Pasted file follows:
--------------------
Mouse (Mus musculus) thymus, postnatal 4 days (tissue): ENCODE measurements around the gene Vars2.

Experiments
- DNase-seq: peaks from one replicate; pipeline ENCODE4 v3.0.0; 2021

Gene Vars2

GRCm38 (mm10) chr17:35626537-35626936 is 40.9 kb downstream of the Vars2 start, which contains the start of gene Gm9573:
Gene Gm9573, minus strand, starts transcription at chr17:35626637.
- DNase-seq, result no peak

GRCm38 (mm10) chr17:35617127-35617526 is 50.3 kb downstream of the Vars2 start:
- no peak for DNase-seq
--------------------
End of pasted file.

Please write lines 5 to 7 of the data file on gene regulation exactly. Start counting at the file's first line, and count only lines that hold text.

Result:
GRCm38 (mm10) chr17:35626537-35626936 is 40.9 kb downstream of the Vars2 start, which contains the start of gene Gm9573:
Gene Gm9573, minus strand, starts transcription at chr17:35626637.
- DNase-seq, result no peak